FDA animal growth drugs

Several public interest groups have filed suit against the U.S. Food and Drug Administration (FDA) for allegedly withholding records related to its approval of the controversial animal growth drug ractopamine.

Although ractopamine is banned in more than 100 countries, the FDA’s approval of the drug allows it to be used widely in U.S. factory farm operations. This week, the Animal Legal Defense Fund (ALDF) and Center for Food Safety (CFS) filed a lawsuit against the agency because of its inability (or unwillingness) to produce data to support its decision to approve the drug.

More than 12 months ago, both organizations “submitted a public records request to the FDA, seeking records on physiological, psychological, and behavioral effects of ractopamine,” according to an ALDF press release. Since that time, “the FDA has produced only outdated data and unreasonably delayed the release of comprehensive records, in violation of the Freedom of Information Act (FOIA),” continues the release.

Ractopamine is used to speed weight gain among animals raised for food, yet that’s rarely the only side effect. Unintended consequences include toxicity; behavioral changes; and cardiovascular, musculoskeletal, reproductive, and endocrine problems. It is also associated with high stress levels in animals, “downer” or lame animals, hyperactivity, broken limbs, hoof lesions, and death, reports the ALDF. As a result, the European Union, China, Taiwan, and Russia ban or restrict the drug.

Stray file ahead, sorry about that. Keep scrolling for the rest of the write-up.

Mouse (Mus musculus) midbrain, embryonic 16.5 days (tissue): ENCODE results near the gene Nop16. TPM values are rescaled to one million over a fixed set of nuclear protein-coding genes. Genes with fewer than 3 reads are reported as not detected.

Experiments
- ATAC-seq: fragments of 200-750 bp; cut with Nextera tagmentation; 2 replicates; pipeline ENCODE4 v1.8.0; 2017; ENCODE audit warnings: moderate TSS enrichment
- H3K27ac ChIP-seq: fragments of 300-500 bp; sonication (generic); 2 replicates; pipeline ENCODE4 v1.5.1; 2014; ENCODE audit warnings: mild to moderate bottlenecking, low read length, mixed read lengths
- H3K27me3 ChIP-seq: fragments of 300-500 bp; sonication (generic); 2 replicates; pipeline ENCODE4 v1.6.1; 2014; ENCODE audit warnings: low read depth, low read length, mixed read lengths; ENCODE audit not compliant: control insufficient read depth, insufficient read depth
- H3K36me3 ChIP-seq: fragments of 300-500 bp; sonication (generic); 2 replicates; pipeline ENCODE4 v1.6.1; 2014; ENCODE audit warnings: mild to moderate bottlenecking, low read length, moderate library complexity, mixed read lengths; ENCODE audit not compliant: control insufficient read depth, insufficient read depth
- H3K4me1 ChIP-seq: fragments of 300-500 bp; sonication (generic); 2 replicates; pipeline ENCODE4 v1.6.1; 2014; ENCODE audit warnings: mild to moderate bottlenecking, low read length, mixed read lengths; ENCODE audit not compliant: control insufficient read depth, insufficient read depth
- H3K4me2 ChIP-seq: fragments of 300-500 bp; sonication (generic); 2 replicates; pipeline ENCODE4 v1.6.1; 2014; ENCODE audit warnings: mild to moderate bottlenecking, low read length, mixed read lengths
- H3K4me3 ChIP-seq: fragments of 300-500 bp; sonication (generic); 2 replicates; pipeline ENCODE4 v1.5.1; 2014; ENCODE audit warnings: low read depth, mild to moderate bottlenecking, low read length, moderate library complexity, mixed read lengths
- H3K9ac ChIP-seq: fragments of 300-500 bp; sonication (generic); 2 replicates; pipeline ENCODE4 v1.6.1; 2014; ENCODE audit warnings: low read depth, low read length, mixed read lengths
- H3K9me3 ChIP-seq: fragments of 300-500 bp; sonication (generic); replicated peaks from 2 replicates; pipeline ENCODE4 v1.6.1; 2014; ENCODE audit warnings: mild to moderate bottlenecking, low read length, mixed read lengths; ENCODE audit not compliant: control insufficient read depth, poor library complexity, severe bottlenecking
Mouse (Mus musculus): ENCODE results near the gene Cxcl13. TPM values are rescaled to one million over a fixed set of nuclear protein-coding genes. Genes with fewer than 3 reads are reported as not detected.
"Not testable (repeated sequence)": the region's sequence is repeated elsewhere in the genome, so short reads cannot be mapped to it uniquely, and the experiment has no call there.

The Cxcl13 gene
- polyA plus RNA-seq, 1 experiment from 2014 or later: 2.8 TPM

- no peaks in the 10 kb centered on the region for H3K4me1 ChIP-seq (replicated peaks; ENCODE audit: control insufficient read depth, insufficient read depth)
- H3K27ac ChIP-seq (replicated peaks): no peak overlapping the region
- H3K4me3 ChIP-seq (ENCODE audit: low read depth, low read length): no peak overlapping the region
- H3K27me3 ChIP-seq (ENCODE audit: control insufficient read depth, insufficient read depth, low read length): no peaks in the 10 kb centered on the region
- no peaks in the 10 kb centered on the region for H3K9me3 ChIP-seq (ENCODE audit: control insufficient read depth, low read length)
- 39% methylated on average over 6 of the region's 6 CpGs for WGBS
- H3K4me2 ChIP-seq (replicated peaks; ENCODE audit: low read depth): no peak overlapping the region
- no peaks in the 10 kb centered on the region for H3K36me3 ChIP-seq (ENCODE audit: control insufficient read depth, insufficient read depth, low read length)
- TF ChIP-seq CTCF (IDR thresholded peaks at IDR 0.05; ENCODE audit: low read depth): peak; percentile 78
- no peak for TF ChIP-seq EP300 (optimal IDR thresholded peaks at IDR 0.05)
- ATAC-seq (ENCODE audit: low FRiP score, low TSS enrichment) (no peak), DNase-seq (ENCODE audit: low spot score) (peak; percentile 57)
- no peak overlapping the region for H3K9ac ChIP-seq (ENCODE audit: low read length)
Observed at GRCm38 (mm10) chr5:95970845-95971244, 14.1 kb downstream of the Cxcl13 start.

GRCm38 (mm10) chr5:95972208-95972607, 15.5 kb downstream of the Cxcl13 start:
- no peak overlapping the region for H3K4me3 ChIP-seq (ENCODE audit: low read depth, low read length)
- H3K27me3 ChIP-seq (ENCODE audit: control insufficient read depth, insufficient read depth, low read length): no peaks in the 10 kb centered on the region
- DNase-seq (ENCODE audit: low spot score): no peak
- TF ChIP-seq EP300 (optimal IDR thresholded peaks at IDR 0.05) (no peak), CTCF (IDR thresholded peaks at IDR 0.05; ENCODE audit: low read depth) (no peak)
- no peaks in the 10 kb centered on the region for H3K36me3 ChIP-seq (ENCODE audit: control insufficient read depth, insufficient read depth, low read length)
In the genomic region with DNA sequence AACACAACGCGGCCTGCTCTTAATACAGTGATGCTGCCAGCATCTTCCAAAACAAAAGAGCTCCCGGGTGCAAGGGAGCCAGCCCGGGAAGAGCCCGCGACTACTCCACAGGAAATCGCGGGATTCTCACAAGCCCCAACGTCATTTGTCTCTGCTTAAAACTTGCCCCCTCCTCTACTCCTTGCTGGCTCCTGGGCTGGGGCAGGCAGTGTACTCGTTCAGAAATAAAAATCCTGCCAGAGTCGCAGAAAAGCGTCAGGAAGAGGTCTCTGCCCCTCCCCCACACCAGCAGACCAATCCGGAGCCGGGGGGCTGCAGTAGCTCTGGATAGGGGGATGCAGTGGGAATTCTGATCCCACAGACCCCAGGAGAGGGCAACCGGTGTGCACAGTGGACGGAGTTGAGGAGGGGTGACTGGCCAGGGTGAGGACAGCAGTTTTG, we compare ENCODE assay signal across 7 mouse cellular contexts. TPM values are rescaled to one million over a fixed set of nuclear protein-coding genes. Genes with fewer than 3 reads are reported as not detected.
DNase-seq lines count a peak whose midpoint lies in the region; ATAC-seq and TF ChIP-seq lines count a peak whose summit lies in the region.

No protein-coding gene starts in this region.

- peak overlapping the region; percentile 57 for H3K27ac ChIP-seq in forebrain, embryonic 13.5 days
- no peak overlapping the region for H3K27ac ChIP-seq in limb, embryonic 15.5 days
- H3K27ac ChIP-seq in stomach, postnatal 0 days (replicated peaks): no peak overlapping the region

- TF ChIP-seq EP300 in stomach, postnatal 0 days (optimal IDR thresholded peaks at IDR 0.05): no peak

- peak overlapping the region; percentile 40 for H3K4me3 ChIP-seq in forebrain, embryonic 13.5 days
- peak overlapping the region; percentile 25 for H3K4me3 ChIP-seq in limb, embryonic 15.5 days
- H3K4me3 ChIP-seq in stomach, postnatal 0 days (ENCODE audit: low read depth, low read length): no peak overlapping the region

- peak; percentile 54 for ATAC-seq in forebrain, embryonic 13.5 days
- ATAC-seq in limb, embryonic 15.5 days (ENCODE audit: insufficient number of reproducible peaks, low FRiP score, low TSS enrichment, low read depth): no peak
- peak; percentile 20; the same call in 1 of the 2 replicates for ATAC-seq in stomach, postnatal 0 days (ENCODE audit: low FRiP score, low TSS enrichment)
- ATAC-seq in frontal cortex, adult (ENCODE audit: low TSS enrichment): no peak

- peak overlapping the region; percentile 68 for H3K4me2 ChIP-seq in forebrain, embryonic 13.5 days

“FDA’s illegal delay is deeply troubling. The human health effects of eating meat with traces of these drugs are not well known, and the data we do have is alarming.  The American people have a right to know what they are eating. What does the FDA have to hide?” said Paige Tomaselli, senior attorney with Center for Food Safety.

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Image: Thomas Bjørkan